A Surface-Flux Measurement Method for Screening Contamination from Volatile Organic Compounds
Version of Record online: 22 FEB 2007
Groundwater Monitoring & Remediation
Volume 10, Issue 3, pages 199–203, August 1990
How to Cite
Karp, K. E. (1990), A Surface-Flux Measurement Method for Screening Contamination from Volatile Organic Compounds. Groundwater Monitoring & Remediation, 10: 199–203. doi: 10.1111/j.1745-6592.1990.tb00015.x
- Issue online: 22 FEB 2007
- Version of Record online: 22 FEB 2007
Measurement of the vapor flux from volatile organic compounds (VOCs) provides a rapid means for screening large areas of potential contamination. The vapor flux is determined from the rate of VOC concentration buildup inside a 3.1L accumulator device that is sealed to the surface of the contaminated soil. After the VOC concentrations are allowed to increase for a few minutes, they are analyzed with a portable gas chromatograph or a total organic vapor analyzer.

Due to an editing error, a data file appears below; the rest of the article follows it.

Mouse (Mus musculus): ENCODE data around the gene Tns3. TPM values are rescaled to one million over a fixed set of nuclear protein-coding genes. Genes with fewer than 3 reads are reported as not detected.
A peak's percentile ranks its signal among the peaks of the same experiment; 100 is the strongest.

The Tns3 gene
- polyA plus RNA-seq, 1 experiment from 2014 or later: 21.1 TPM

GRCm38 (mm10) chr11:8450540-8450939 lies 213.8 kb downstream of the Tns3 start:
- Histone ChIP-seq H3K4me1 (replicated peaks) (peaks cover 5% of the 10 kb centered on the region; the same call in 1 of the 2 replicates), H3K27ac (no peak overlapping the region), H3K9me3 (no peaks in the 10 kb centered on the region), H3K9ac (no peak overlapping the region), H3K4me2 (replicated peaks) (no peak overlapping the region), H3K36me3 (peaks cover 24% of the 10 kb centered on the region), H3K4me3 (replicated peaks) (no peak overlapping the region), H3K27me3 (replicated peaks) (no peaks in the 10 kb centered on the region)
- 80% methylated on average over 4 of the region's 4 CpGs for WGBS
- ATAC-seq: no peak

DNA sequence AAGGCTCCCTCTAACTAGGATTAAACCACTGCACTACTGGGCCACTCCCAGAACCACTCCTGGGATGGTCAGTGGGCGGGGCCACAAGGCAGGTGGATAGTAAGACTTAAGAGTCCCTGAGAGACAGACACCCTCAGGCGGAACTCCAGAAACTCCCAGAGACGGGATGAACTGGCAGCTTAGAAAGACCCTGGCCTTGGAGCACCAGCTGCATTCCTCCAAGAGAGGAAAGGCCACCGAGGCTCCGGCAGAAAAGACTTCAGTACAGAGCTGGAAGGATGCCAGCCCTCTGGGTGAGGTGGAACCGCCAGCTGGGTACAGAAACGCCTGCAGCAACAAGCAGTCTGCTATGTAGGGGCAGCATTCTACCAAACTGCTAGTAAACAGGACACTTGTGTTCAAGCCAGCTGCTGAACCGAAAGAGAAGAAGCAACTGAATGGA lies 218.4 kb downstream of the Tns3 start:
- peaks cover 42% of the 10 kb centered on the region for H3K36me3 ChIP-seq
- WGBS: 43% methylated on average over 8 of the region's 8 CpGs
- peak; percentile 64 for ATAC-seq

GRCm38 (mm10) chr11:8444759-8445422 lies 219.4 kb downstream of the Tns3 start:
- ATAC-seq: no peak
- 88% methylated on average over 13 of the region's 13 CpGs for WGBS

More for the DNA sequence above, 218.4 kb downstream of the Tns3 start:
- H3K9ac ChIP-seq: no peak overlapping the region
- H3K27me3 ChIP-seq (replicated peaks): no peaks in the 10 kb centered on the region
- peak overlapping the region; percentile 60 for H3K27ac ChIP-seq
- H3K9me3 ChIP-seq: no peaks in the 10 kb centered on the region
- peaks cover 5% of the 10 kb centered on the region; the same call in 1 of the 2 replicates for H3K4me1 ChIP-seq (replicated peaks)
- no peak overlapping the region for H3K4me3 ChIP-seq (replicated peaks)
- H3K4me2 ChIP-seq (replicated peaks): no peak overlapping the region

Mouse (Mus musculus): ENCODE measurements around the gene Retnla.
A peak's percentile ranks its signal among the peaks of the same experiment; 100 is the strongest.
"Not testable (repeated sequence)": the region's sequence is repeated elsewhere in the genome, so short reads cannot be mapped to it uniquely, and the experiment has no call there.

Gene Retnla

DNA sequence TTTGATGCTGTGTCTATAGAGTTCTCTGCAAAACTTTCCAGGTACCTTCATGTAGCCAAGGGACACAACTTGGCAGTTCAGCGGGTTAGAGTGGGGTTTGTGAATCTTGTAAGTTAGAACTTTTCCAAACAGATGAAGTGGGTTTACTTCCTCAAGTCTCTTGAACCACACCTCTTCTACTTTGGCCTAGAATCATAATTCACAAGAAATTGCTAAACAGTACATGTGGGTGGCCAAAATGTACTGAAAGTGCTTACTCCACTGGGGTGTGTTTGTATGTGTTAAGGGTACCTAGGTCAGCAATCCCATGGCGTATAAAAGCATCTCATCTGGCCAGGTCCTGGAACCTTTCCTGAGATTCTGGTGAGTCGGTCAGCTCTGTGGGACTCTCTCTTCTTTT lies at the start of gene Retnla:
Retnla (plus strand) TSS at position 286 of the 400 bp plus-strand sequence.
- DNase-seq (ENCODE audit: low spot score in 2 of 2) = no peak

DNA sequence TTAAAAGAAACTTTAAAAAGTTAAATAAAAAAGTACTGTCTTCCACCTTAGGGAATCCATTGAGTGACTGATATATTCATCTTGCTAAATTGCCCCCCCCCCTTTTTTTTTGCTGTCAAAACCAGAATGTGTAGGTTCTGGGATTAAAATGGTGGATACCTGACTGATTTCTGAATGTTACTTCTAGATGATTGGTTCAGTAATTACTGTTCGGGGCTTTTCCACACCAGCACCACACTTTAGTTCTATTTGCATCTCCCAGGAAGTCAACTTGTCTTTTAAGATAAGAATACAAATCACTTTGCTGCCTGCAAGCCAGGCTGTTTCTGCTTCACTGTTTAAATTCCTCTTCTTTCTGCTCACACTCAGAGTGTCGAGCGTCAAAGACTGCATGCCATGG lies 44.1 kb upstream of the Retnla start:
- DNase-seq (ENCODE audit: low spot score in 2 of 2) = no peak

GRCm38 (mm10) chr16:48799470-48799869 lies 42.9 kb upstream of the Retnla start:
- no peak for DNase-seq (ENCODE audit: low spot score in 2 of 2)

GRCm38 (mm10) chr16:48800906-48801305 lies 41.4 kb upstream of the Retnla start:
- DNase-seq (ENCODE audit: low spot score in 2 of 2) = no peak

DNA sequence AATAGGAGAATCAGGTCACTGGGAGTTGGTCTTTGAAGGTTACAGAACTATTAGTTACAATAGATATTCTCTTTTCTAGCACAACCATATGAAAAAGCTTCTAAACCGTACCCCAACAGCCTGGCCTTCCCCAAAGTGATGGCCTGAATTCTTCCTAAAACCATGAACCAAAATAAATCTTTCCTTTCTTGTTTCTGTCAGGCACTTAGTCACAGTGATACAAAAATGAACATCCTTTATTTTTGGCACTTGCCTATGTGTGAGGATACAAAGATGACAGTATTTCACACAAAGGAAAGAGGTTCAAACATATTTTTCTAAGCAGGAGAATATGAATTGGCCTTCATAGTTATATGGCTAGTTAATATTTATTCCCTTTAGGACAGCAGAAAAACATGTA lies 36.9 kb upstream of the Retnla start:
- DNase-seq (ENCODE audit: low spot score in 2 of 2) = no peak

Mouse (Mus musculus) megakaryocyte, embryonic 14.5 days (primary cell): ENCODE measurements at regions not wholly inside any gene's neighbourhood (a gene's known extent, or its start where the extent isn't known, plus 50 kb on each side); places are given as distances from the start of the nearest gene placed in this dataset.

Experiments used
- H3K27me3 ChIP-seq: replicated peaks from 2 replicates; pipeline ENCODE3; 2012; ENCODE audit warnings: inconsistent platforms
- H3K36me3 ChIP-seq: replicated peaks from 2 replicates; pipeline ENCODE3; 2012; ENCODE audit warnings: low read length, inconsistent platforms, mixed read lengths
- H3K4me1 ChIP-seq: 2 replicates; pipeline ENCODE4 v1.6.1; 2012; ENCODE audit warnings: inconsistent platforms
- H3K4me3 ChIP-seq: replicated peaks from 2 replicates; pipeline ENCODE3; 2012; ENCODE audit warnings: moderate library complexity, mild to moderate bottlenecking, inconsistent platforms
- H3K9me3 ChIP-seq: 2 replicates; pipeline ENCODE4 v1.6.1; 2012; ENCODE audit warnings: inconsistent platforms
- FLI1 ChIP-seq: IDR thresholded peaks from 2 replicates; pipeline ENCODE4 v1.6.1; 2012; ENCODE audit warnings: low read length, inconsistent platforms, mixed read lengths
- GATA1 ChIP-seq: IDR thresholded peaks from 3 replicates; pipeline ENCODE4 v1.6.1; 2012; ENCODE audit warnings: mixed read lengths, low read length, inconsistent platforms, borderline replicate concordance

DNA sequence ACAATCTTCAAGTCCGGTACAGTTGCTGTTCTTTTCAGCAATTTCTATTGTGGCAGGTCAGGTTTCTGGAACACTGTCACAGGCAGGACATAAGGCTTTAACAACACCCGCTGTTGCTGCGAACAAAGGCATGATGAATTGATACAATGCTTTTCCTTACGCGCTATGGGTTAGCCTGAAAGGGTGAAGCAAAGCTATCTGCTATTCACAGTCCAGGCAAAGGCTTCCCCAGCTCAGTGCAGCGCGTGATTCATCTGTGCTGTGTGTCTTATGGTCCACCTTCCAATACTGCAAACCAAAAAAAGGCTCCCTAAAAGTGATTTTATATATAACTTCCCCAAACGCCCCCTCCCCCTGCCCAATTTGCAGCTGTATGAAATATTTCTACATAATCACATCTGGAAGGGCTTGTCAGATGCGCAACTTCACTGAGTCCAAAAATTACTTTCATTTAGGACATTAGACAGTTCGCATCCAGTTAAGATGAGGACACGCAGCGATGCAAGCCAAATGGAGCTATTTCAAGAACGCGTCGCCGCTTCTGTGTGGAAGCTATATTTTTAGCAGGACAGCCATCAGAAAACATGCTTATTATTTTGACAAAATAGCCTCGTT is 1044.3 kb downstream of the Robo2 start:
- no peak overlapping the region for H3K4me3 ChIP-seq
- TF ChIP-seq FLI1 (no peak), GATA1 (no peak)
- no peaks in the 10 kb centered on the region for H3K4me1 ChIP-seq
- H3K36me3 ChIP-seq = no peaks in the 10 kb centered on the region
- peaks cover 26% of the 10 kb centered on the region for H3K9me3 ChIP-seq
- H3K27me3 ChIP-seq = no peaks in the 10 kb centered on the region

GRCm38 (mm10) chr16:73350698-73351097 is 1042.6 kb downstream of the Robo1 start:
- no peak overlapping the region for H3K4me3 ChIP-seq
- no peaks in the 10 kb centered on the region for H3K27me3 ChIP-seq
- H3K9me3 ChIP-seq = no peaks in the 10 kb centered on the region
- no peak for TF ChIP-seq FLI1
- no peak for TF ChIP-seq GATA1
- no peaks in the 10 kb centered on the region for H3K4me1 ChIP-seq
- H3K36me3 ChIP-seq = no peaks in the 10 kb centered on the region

The measurement approach was evaluated at a field site in an area where the ground water and soil had been impacted with Jet Fuel No. 4 (JP-4). An indication of the areal extent of impact was determined by mapping the surface VOC vapor flux. The pattern revealed by the flux measurements was found to coincide, in rough outline, with the known extent of toluene concentrations in the ground water and with conventional soil-gas survey results. In addition, a mathematical model describing VOC diffusion into the accumulator device was verified by performing laboratory measurements of the surface VOC vapor flux on a sandbox designed to simulate a hazardous waste site.